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PBB
08-11-2011, 01:09 PM
This is our first week of our first year of homeschooling. My kids were excited about the idea (both of their best friends are homeschooled). Each day one of them is constantly whining....I'm bored, this is too hard, why does he get to do that, can't I watch TV, I don't want to use good penmanship...etc. From those with experience, could this be happening because it is the first week after summer? Lots of the subject matter is review, could that be he problem? They are 6 & 7 and were in a small private school up until now, so I don't think it is the shock of having 20+ kids in a class to now just the three of us. We are doing the same math and grammar that they used in school (which they liked). I guess I am just feeling like a crummy mom and and a hs failure right now...

Dutchbabiesx2
08-11-2011, 02:00 PM
we started last year when my kids were pulled from PS at the ages of 8 (on his birthday!) and 6. The first weeks were fun because I did not have any structure and we only put in a little bit of time. As I added more structure and pushed an agenda, the more push back I got. I will say I do lean more towards unschooling, but we do have curriculum . . . is HS like political parties, only on this forum we tend to get along . .hmm

anywho. It is a fine line between the mom who loves and nurtures and the teacher who demands a level of accountability. 6&7 are hard ages to have a logical talk with, believe me I've wasted breath on that before.

I'd say, play games instead of pencil to paper. I once put numbers on papers, cut them up and threw them around the room. I put music on and had them collect numbers that added to 12, then 10, then 15. We played this over and over and they loved it! These things bring fun into HS'ing! be creative. HS'ing does not have to be school at home, though that does work for some families.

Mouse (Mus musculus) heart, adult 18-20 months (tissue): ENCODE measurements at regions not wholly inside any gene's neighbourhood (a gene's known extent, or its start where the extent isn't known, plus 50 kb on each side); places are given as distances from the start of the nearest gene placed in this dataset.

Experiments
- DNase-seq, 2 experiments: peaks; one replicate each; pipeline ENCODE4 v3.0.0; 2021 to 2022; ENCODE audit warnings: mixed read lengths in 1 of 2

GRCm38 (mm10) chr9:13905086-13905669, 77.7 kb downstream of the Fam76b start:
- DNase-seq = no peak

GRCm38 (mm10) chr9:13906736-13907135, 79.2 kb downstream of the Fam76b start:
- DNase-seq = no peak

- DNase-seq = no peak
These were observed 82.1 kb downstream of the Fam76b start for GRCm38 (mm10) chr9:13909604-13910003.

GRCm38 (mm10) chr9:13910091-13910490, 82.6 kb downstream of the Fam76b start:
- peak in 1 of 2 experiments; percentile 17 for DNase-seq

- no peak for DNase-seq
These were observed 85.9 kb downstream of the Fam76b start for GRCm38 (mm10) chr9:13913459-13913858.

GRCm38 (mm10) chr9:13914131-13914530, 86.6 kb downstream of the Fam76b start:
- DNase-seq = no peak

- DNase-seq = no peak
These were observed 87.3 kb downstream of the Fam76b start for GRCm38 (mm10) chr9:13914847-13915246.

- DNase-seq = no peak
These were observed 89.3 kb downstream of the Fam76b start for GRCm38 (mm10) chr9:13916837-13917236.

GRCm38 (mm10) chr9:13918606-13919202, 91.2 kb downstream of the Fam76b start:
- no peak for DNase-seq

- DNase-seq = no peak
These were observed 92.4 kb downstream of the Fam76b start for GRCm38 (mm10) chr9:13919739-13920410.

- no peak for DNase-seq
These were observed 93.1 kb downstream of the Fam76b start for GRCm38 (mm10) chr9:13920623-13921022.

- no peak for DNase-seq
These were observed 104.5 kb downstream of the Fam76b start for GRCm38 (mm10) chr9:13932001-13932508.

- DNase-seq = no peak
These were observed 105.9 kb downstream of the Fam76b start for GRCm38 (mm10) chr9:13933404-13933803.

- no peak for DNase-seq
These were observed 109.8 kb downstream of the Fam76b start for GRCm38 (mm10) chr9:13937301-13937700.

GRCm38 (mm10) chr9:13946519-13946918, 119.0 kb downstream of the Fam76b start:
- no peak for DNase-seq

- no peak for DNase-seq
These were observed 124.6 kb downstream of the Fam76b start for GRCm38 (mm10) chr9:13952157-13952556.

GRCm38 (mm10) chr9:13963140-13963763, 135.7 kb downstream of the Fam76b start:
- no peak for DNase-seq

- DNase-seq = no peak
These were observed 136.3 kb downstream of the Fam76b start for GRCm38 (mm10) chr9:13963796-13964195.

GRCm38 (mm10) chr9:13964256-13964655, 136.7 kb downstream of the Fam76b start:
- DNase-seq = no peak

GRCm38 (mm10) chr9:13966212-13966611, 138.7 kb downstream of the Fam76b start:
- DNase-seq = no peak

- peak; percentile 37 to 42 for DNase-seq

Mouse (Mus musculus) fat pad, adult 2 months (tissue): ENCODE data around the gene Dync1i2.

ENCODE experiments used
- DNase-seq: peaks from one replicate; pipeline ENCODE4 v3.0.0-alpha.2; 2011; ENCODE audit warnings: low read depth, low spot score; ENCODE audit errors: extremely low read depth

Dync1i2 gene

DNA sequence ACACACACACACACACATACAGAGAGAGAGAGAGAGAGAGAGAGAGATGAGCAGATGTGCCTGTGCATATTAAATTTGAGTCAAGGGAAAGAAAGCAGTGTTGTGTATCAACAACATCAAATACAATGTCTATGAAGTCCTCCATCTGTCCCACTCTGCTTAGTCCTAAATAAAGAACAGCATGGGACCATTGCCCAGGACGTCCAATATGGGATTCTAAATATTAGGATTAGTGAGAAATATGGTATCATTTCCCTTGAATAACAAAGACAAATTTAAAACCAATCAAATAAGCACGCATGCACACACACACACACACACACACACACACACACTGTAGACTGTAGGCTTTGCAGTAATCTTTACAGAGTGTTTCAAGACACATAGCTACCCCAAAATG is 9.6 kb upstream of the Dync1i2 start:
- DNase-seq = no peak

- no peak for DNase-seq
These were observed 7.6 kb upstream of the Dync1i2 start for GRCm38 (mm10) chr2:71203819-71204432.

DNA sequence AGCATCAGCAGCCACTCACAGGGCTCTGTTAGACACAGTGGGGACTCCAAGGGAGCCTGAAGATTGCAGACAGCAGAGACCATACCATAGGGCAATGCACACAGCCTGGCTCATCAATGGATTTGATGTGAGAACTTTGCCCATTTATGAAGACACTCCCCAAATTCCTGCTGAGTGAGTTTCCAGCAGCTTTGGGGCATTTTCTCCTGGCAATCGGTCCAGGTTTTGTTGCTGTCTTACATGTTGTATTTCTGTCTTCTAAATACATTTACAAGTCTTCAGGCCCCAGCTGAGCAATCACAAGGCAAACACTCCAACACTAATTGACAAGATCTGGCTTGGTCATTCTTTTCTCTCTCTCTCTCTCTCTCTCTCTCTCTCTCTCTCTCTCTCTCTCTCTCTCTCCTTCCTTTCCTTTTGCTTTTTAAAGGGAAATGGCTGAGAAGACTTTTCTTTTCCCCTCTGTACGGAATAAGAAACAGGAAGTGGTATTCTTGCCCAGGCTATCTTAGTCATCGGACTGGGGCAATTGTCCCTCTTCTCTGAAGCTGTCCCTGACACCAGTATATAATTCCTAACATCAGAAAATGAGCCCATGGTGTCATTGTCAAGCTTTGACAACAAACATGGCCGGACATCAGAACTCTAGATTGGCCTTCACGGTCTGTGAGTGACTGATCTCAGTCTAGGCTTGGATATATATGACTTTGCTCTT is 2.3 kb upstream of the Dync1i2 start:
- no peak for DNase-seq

Good luck! I'm still finding what works for our challenges as well.

bcnlvr
08-11-2011, 02:10 PM
Yeah, here too. It, for us, is a total test of boundaries. I stay firm and they fall in. It took a few weeks last year, but this year it took about a week. And I have a ready answer for each one:

This is too easy! = "Good, show me you know so we can move on."
This is too hard! = "That's why it's called learning. We will look at it over and over and before you know it, it will be easy. Yesterday you only got 1 flashcard right and today you got 4, so YAY!!! See what I mean?" Then I move forward with the lesson.
Can't I play videos/watch TV = "YES!!! Just as soon as school is done! Yay!"

Those are just a few examples. Plus, one-on-one is an adjustment for kids coming to hsing from a structured school situation. My hs is pretty "firm" in that we school during certain hours, break at certain times, etc so the kids know what to expect and what is expected of them. Anyway, the whining stopped (thank goodness, I thought my head might explode in the beginning!).